A stage is a physical unit of execution. It is a step in a physical execution plan.
A stage is a set of parallel tasks — one task per partition (of an RDD that computes partial results of a function executed as part of a Spark job).
In other words, a Spark job is a computation with that computation sliced into stages.
A stage can only work on the partitions of a single RDD (identified by
rdd), but can be associated with many other dependent parent stages (via internal field
parents), with the boundary of a stage marked by shuffle dependencies.
Submitting a stage can therefore trigger execution of a series of dependent parent stages (refer to RDDs, Job Execution, Stages, and Partitions).
Finally, every stage has a
firstJobId that is the id of the job that submitted the stage.
There are two types of stages:
ShuffleMapStage is an intermediate stage (in the execution DAG) that produces data for other stage(s). It writes map output files for a shuffle. It can also be the final stage in a job in Adaptive Query Planning / Adaptive Scheduling.
When a job is submitted, a new stage is created with the parent ShuffleMapStage linked — they can be created from scratch or linked to, i.e. shared, if other jobs use them already.
A stage tracks the jobs (their ids) it belongs to (using the internal
DAGScheduler splits up a job into a collection of stages. Each stage contains a sequence of narrow transformations that can be completed without shuffling the entire data set, separated at shuffle boundaries, i.e. where shuffle occurs. Stages are thus a result of breaking the RDD graph at shuffle boundaries.
Shuffle boundaries introduce a barrier where stages/tasks must wait for the previous stage to finish before they fetch map outputs.
RDD operations with narrow dependencies, like
filter(), are pipelined together into one set of tasks in each stage, but operations with shuffle dependencies require multiple stages, i.e. one to write a set of map output files, and another to read those files after a barrier.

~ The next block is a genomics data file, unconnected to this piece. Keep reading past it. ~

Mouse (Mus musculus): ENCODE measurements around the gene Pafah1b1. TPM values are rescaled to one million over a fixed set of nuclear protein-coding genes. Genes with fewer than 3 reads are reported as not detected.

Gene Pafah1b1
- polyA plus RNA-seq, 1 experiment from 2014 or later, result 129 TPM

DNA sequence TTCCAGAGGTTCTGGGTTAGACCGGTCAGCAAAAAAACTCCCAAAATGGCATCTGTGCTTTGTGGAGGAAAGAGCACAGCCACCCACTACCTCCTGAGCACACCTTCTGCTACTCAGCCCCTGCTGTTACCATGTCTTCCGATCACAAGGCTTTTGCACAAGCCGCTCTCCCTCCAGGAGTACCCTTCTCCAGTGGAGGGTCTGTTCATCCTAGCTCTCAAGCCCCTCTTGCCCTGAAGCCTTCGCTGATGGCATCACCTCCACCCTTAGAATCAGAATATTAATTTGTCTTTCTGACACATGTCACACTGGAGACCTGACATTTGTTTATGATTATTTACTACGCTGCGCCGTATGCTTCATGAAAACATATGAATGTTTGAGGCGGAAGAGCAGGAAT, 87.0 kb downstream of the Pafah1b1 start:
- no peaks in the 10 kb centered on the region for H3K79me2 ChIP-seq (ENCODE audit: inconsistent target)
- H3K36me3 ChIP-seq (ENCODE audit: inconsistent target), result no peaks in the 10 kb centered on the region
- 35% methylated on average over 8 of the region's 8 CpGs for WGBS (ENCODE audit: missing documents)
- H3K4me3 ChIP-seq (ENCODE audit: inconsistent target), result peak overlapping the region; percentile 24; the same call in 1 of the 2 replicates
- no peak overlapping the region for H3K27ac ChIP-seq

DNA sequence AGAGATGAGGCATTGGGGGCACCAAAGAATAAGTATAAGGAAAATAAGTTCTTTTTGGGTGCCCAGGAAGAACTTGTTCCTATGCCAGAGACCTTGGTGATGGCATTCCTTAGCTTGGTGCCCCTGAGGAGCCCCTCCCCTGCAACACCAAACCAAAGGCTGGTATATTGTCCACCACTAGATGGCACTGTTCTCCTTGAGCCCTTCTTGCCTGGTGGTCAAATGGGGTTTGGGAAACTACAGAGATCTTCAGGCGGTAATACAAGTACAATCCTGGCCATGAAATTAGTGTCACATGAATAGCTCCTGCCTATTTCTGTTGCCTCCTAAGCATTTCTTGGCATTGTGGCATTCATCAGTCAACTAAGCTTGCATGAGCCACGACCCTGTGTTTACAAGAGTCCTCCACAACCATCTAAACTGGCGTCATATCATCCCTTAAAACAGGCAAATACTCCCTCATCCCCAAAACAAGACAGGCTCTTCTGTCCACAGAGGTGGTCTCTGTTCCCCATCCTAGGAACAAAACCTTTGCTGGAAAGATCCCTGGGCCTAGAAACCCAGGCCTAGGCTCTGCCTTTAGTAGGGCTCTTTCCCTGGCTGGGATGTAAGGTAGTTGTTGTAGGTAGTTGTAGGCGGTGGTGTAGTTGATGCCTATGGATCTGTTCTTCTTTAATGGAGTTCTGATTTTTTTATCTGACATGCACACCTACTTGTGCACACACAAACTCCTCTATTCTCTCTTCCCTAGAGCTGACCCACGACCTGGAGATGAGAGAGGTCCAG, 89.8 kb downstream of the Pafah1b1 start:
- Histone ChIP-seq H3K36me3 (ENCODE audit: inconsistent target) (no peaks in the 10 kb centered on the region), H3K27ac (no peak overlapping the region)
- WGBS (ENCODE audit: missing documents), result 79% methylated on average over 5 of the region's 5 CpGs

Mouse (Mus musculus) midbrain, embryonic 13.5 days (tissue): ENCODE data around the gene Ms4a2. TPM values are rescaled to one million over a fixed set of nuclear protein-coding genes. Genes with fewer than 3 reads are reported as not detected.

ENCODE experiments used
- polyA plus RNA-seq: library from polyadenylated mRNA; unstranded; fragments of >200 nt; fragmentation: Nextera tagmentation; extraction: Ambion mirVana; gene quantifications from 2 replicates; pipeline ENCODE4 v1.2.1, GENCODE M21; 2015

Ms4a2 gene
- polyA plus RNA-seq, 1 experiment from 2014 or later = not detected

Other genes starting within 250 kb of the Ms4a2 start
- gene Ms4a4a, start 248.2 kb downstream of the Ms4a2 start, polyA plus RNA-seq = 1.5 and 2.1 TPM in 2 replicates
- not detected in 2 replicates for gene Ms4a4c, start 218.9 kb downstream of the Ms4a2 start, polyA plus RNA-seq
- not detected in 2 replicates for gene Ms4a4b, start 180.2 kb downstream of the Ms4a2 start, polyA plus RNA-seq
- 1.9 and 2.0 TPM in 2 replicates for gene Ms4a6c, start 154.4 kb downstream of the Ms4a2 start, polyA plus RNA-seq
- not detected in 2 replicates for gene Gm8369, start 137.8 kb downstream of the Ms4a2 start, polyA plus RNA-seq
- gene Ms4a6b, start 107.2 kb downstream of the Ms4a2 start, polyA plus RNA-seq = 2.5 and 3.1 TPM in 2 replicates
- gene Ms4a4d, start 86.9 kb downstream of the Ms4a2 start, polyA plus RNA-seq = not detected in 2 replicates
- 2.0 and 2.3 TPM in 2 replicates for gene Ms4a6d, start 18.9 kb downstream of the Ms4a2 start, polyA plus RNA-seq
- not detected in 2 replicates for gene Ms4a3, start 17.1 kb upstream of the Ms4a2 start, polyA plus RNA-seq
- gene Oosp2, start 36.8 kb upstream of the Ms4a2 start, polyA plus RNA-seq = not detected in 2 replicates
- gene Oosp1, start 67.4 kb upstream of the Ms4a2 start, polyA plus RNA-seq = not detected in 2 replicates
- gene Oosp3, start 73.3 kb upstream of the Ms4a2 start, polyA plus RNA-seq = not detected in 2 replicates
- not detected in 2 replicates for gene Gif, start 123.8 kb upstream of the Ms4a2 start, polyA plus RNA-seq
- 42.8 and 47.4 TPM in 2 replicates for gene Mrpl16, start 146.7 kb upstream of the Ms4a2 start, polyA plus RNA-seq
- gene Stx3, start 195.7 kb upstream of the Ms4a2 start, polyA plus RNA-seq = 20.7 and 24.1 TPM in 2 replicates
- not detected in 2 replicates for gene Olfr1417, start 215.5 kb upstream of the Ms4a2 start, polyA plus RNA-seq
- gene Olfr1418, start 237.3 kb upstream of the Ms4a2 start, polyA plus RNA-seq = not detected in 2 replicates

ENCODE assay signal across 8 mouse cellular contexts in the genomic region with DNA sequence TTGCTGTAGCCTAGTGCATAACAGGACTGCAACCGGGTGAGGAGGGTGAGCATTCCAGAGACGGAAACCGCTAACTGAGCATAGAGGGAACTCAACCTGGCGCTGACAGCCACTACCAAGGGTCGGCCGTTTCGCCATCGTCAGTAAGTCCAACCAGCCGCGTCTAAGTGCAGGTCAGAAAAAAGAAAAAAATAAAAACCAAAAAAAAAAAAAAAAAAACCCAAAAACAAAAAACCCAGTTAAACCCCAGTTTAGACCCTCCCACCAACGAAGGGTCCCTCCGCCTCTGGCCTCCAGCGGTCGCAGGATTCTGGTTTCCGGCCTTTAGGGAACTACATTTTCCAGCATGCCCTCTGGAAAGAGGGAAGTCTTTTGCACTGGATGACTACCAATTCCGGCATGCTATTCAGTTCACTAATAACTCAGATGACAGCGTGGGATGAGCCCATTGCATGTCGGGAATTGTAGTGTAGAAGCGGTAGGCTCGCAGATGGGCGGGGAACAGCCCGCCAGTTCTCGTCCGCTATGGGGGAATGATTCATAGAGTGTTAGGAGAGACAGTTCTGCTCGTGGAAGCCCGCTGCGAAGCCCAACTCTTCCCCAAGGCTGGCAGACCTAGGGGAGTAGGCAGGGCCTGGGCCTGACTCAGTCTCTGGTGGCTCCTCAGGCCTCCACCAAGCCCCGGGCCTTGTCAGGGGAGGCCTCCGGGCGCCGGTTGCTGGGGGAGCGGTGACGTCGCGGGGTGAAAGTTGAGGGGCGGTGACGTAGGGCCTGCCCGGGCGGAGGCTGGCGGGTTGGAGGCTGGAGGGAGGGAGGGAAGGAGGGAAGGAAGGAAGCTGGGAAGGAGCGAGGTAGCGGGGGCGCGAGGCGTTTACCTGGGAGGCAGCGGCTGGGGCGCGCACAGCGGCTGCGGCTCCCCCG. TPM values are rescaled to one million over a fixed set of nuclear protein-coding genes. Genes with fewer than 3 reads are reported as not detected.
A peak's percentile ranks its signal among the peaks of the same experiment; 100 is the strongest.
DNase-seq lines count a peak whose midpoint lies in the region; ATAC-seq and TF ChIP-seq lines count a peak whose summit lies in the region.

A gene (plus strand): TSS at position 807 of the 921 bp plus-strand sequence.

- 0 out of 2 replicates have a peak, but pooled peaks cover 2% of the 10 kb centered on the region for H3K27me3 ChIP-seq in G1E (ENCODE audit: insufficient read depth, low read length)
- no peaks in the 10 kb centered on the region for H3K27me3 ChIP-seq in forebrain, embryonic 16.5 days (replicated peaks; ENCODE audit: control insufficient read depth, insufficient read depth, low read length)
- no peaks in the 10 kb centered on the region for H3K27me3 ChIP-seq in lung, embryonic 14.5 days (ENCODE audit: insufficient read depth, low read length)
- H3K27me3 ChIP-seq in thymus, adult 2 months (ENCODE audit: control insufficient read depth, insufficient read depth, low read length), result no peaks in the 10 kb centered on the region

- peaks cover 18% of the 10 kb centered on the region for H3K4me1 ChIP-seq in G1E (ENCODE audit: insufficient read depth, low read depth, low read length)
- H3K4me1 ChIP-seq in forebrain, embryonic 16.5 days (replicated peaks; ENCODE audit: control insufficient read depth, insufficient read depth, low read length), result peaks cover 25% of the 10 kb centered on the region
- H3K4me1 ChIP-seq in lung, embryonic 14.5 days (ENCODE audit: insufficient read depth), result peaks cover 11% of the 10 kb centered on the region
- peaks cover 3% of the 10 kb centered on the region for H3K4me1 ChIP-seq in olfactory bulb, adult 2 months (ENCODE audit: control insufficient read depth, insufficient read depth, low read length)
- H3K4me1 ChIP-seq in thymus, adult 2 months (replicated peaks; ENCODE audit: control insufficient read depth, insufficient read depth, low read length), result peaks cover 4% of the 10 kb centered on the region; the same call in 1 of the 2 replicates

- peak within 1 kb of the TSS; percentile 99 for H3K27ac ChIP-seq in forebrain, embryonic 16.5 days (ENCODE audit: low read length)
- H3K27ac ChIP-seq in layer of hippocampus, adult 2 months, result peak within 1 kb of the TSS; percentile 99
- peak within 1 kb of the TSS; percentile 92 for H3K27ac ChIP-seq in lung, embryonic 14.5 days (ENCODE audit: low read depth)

In the end, every stage will have only shuffle dependencies on other stages, and may compute multiple operations inside it. The actual pipelining of these operations happens in the
RDD.compute() functions of various RDDs, e.g.
Partitions are computed in jobs, and result stages may not always need to compute all partitions in their target RDD, e.g. for actions like
DAGScheduler prints the following INFO message when there are tasks to submit:
Submitting 1 missing tasks from ResultStage 36 (ShuffledRDD at reduceByKey at <console>:24)
There is also the following DEBUG message with pending partitions:
New pending partitions: Set(0)
Tasks are later submitted to Task Scheduler (via
When no tasks in a stage can be submitted, the following DEBUG message shows in the logs:
Stage.failedOnFetchAndShouldAbort(stageAttemptId: Int): Boolean checks whether the number of fetch failed attempts (using
fetchFailedAttemptIds) exceeds the number of consecutive failures allowed for a given stage (that should then be aborted)
|The number of consecutive failures for a stage is not configurable.|
latestInfo simply returns the most recent
StageInfo (i.e. makes it accessible).
makeNewStageAttempt( numPartitionsToCompute: Int, taskLocalityPreferences: Seq[Seq[TaskLocation]] = Seq.empty): Unit
makeNewStageAttempt creates a new
TaskMetrics and registers the internal accumulators (using the RDD’s
makeNewStageAttempt increments nextAttemptId counter.
makeNewStageAttempt is used when
DAGScheduler is requested to submit the missing tasks of a stage.
Long description of the stage
Set of jobs the stage belongs to.
Name of the stage
The ID for the next attempt of the stage.
Number of partitions
Set of pending partitions
Internal cache with…FIXME